- The Science and Engineering Practices are what scientists/engineers DO.
- The Disciplinary Core Ideas are what scientists/engineers KNOW.
- The Crosscutting Concepts are HOW scientists/engineers THINK.
We want our students to know stuff just like real scientists, but real scientists don't gather knowledge for future Jeopardy events. They use what they know to help explain the world. Our students, then, should use disciplinary core ideas and the practices of science to explain their world, or to answer questions about it.
What about those crosscutting concepts? If we consider them to be ways of thinking, we can help our students start looking at the world through these lenses. When we are investigating thermal energy to explain why a thermos works, we can look at the world through the lens (crosscutting concept) of "flow of energy and matter." As with the other two dimensions, scientists don't just think about the flow of energy to think about it. They are using the energy lens combined with what they know and the practices to investigate and explain unknown natural phenomena.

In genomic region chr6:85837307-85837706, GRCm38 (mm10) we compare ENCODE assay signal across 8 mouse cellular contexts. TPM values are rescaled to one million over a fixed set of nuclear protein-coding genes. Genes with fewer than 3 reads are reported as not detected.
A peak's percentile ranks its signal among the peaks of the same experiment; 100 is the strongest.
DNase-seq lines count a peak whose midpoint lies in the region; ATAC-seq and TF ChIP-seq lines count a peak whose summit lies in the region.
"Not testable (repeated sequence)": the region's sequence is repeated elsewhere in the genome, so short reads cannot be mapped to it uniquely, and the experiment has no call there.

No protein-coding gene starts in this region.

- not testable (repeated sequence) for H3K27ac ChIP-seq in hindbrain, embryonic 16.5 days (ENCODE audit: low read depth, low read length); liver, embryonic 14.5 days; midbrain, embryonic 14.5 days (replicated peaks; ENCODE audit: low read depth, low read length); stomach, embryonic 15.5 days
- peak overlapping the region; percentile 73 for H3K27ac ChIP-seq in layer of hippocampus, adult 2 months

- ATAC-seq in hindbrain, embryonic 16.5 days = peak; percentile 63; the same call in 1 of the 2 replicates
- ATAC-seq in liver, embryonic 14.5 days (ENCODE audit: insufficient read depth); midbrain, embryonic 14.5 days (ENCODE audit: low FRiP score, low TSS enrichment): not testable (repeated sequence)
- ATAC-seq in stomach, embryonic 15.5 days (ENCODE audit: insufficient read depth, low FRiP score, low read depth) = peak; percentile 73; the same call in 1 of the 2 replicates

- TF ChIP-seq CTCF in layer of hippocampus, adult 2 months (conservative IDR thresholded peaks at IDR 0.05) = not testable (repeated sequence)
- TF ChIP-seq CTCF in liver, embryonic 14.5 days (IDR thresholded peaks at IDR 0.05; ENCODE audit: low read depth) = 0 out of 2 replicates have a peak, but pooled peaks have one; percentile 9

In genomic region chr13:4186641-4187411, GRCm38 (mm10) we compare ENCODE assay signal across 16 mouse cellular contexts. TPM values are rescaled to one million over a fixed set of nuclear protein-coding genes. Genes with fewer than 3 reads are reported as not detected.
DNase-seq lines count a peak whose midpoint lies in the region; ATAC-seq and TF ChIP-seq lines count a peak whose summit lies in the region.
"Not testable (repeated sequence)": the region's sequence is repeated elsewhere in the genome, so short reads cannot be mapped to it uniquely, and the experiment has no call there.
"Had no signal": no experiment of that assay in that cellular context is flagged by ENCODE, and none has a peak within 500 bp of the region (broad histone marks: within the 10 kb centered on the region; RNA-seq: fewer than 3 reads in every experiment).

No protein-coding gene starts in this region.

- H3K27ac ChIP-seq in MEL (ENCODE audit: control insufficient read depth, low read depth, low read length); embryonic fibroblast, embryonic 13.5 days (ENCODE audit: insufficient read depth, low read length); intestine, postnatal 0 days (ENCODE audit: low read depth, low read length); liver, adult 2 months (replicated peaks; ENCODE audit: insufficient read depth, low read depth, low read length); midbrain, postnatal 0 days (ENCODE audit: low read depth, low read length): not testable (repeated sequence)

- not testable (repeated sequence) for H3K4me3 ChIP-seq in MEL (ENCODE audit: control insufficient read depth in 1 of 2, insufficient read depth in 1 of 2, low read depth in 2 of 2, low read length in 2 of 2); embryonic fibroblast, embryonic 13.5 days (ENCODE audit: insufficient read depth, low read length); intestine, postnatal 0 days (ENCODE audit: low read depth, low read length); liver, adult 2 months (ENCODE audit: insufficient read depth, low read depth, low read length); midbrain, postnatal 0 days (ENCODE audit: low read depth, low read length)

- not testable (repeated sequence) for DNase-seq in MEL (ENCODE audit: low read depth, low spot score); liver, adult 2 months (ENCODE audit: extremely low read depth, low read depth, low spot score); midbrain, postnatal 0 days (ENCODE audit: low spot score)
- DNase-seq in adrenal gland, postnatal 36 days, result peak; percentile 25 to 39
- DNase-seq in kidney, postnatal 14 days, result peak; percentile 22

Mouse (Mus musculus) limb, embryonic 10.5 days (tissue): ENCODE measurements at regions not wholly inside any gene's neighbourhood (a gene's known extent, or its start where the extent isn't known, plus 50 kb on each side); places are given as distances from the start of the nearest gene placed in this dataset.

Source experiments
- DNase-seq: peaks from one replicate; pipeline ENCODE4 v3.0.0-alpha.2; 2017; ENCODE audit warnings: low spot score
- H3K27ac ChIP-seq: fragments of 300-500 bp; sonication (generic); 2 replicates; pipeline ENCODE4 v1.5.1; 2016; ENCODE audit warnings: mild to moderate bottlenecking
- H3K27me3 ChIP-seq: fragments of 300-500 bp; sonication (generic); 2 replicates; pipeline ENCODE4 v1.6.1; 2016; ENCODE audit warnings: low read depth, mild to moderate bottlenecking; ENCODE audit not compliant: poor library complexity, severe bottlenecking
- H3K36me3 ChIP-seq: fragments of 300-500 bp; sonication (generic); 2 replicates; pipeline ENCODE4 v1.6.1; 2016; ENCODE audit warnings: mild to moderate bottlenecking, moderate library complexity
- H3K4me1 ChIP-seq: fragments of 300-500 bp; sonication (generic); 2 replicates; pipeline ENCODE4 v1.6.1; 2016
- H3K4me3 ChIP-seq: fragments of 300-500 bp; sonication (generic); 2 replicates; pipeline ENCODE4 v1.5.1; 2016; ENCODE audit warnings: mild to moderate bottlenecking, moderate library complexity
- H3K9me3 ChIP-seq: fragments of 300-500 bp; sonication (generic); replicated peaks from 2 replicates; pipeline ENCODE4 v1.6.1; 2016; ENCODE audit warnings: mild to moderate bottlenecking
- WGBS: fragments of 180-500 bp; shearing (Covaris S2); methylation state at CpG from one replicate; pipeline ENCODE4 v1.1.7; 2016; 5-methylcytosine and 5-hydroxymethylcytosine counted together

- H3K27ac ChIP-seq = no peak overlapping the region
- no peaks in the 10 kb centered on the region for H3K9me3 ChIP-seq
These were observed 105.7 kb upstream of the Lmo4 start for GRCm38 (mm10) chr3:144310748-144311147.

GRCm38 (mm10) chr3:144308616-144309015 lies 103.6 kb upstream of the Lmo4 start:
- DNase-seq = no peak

Let me leave you with two questions you can ask to help align your instruction to the NGSS.
- In your science classroom, what are your students doing? If your answer doesn't contain the verbs from the science and engineering practices, then you can make a quick adjustment to move toward NGSS-aligned instruction.
- In your science classroom, why are the students doing what they are doing? If your answer isn't, "to explain their world or a phenomenon," then you probably aren't meeting the intention of the standards. But with a quick adjustment, you can ramp up your instruction to the next level.